Fitting for a Danish-modern design, it features an oiled walnut veneer.
I’ve seen these sell for between $175 – $300, based on condition. That’s a good deal for a great speaker.
4. KLH Model 6
These are very popular and highly sought after bookshelf style speakers. They are sometimes difficult to find, as a lot of people want to keep their Model 6 speakers..
The good news is that they were manufactured from 1958-72. That means a lot of Model 6 speakers were produced. Be patient and keep looking and you just may find one in decent shape.
KLH Model 6s are considered to be some of the best vintage loudspeakers ever made. The sealed system sports a two-way set up: 12″ speakers and 3” tweeters. Henry Kloss (the co-founder of KLH and AR and founder of Advent) had a hand in designing this model.
The KLH 6s are a good fit with jazz, classical, and female vocals.
As with the A-25s, these model 6 speakers are very musical. The smoothness through the midrange and lower highs is sonically appealing. This is a very important factor in speaker quality: your attention is not being drawn to the speaker, but to the music.
The KLH 6s’ woofer surrounds are treated cloth, not foam, so they should not be a problem, even 50+ years later.
Some of the older 6s are sealed and not easy to get into, so you may need to research if you’re going the DIY route of restoration.
These KLHs are currently between $99 – $250, based on sets sold on places like Ebay.
5. AR- 3a
In 1969, the 3-way AR-3a became Acoustic Research´s latest and greatest high-end speaker. Touted by AR as “the best home speaker system we know how to make” , they cost around $500 at the time, which translates into over $3,500 in today’s economy.
They were worth it then and are worth picking up today albeit at a lower ‘vintage’ price.
The AR-3a is a largish speaker system and weighing in at around each. The cabinet is made of real walnut veneer, grills are mostly cream colored.
Each speaker has a 12 inch woofer, a dome midrange and a ¾ inch dome tweeter. High and mid-frequencies can be additionally adjusted at the back of each speaker with onboard level controls.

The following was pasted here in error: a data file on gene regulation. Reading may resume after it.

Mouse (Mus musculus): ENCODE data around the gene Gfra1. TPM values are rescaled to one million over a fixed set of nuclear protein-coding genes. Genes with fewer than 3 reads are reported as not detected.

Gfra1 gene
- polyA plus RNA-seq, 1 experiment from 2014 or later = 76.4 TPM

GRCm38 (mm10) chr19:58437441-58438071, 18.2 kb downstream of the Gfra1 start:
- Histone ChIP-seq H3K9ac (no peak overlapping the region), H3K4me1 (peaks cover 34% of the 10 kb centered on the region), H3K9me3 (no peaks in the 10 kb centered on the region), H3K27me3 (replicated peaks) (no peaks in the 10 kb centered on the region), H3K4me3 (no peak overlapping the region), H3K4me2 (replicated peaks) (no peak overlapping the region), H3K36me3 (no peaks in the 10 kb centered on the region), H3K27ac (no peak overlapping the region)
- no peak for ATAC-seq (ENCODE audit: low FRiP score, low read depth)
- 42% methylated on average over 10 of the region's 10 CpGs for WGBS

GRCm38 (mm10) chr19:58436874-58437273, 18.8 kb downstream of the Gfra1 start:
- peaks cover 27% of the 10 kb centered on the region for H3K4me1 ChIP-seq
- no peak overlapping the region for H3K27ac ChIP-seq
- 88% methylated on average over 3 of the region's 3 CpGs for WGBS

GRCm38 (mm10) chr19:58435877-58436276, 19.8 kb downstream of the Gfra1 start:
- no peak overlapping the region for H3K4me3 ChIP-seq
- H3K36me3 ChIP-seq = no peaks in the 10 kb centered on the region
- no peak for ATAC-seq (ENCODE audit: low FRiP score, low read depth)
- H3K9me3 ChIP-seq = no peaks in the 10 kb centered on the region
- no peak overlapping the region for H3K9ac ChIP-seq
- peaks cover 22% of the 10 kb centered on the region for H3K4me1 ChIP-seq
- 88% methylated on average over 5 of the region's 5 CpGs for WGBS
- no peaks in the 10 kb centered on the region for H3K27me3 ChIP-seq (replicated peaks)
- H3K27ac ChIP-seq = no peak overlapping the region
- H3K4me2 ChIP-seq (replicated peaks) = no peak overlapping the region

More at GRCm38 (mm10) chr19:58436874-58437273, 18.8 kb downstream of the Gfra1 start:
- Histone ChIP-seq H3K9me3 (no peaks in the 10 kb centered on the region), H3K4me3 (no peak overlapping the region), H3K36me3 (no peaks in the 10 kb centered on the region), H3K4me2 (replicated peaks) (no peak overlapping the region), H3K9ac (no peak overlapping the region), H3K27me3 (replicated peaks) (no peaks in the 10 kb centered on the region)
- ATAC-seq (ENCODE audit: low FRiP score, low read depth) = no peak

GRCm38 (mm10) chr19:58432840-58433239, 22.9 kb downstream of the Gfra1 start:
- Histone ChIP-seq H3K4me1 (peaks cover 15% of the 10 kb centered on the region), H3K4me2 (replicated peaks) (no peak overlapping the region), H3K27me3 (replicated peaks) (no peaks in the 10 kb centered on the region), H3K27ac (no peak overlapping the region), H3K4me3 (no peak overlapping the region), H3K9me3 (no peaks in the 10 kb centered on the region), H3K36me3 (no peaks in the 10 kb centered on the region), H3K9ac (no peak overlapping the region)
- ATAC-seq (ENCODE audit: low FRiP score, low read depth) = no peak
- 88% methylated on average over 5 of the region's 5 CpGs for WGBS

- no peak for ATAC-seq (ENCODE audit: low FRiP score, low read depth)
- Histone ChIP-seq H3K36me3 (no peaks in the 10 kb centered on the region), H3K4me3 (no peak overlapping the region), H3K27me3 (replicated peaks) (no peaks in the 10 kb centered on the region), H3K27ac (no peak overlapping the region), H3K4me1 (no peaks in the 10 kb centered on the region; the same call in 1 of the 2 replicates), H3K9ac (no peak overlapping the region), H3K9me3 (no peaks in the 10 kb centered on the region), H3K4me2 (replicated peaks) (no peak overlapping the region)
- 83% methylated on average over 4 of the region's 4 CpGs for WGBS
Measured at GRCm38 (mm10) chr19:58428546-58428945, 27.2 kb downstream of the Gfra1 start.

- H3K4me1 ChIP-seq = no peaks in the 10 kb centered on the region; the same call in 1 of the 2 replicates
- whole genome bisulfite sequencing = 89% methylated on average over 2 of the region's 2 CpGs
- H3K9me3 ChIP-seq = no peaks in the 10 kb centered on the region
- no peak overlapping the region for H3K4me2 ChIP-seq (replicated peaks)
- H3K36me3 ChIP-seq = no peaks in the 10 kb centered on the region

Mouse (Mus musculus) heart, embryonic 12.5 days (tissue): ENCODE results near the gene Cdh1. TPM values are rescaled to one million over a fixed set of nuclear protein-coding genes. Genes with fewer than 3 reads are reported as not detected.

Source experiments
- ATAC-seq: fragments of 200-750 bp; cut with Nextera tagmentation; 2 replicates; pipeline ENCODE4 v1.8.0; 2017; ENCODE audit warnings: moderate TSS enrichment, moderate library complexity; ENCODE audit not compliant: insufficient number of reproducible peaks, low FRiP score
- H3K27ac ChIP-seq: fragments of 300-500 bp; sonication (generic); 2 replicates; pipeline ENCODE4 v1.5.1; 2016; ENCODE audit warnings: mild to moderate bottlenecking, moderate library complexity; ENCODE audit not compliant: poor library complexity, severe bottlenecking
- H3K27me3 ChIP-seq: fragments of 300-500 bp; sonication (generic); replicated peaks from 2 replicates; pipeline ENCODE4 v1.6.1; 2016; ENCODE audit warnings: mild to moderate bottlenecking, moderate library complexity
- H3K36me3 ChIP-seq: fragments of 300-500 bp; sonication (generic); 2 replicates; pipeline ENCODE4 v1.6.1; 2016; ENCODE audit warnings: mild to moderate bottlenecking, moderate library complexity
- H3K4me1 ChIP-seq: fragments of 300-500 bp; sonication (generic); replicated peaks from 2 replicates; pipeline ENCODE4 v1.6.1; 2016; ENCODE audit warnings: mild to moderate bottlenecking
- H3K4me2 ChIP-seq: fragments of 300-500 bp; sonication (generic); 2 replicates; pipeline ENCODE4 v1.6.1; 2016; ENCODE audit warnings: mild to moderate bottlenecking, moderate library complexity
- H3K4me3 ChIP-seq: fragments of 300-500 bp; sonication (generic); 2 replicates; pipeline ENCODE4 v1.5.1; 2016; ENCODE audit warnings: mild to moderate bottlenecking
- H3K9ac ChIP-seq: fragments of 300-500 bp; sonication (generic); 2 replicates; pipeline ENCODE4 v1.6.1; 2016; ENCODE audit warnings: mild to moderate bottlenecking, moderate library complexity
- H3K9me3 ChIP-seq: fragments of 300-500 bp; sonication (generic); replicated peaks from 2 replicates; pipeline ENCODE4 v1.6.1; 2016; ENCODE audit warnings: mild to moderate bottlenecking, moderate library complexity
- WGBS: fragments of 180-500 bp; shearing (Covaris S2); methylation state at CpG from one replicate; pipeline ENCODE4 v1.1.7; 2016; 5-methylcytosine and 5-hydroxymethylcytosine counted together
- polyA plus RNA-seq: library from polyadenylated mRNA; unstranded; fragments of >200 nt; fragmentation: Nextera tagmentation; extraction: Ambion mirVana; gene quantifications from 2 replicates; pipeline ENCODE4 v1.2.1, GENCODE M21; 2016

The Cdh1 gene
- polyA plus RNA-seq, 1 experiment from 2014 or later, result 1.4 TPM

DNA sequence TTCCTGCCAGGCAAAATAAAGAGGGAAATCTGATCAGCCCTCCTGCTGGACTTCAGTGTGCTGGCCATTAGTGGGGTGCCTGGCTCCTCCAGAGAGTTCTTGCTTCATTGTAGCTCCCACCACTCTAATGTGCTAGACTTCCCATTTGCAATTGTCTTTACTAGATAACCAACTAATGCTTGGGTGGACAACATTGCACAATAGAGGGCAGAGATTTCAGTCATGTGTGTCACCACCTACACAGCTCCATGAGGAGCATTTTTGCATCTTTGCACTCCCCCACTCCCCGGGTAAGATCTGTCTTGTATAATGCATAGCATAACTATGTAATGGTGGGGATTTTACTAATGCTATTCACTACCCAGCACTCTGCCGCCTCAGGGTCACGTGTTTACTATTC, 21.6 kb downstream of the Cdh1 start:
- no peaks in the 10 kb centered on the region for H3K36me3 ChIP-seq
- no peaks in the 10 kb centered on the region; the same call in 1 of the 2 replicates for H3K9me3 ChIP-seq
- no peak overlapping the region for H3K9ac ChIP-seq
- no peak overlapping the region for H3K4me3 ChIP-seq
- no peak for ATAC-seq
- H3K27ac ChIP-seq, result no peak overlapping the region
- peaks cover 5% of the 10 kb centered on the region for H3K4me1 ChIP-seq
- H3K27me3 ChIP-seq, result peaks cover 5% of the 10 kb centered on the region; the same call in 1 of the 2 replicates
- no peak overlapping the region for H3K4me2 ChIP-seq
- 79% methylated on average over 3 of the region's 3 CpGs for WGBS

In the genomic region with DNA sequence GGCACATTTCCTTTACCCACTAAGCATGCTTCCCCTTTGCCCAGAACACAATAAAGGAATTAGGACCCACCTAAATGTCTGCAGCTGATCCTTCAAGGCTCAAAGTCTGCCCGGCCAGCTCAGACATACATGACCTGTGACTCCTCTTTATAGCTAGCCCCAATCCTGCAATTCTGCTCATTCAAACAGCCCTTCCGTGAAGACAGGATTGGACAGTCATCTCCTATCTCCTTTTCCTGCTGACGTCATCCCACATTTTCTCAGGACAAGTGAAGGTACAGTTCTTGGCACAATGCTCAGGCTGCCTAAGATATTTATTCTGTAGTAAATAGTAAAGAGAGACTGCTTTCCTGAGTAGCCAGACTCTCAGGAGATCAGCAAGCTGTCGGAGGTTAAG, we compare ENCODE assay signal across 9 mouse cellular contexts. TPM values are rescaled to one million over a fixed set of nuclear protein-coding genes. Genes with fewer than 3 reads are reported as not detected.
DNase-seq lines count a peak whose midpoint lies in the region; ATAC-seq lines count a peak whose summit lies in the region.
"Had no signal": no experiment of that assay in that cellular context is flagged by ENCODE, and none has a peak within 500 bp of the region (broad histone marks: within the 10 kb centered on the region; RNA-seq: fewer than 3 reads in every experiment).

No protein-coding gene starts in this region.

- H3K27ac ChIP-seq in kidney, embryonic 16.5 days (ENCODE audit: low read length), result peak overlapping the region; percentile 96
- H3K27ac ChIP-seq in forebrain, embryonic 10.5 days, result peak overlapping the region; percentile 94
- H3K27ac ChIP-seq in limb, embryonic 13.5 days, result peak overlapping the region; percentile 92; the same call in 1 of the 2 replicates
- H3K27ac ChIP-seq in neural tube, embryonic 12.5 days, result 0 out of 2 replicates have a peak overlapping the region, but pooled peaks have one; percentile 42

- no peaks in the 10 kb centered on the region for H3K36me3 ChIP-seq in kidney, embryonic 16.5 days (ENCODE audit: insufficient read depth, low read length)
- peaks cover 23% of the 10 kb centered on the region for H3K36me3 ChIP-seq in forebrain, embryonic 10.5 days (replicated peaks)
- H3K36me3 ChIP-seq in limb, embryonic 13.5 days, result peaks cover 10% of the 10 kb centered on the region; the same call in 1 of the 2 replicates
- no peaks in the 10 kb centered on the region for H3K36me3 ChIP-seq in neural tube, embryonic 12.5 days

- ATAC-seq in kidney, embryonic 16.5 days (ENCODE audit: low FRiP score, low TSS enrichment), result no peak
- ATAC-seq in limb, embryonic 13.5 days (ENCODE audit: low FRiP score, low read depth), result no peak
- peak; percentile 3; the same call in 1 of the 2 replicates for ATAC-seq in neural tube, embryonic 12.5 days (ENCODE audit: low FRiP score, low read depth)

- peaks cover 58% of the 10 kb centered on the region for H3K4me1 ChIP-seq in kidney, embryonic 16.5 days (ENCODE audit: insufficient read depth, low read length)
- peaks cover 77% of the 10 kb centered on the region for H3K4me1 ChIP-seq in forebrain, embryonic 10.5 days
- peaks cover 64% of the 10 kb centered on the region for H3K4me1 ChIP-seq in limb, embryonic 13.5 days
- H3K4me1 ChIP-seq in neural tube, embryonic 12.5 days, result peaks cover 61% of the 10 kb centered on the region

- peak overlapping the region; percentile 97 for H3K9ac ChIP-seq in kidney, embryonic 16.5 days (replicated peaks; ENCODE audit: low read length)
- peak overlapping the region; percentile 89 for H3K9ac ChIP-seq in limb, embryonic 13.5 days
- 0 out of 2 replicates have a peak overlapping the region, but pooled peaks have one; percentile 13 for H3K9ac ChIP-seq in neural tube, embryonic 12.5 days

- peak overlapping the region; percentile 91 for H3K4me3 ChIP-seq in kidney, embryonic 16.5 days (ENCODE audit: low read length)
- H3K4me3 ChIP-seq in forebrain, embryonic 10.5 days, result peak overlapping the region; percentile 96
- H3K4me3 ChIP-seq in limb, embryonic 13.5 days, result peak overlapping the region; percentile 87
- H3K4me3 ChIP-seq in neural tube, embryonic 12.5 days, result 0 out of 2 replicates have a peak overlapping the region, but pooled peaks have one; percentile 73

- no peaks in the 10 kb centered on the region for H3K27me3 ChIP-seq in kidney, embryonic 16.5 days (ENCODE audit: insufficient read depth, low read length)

The sound of the AR-3a’s is considered a very warm, but clear sounding speaker system.
One major advantage of these speakers in the world of vintage sound is the available supply of replacement parts. They should be easy to find on the web with a simple search.
Historically, AR is the company that introduced the sealed “acoustic suspension” bass-alignment system to the high-fidelity world. This would facilitate deep, clean, distortion-free bass in a smaller enclosure, thus saving space and weight without the loss of fidelity.
On the pricier end of the vintage speaker spectrum, these will cost between $500-$1500 for a set in working condition.
The Stereo Boom
Stereo speakers have a long and colorful history in the 20th century. Hi Fidelity came about as a result of demand from consumers to improve record transcription. In other words, playing music on a Gramophone just didn’t cut it. The primary users were originally audiophiles, so the manufacturers of the various components had to cater to that demographic.
Classical and jazz were the genres most in demand, so they were given the most attention from sound engineers and industrial designers. As a result, speakers manufactured during this era (approximately 1960-1980) possess a very wide range and quality of sound signatures.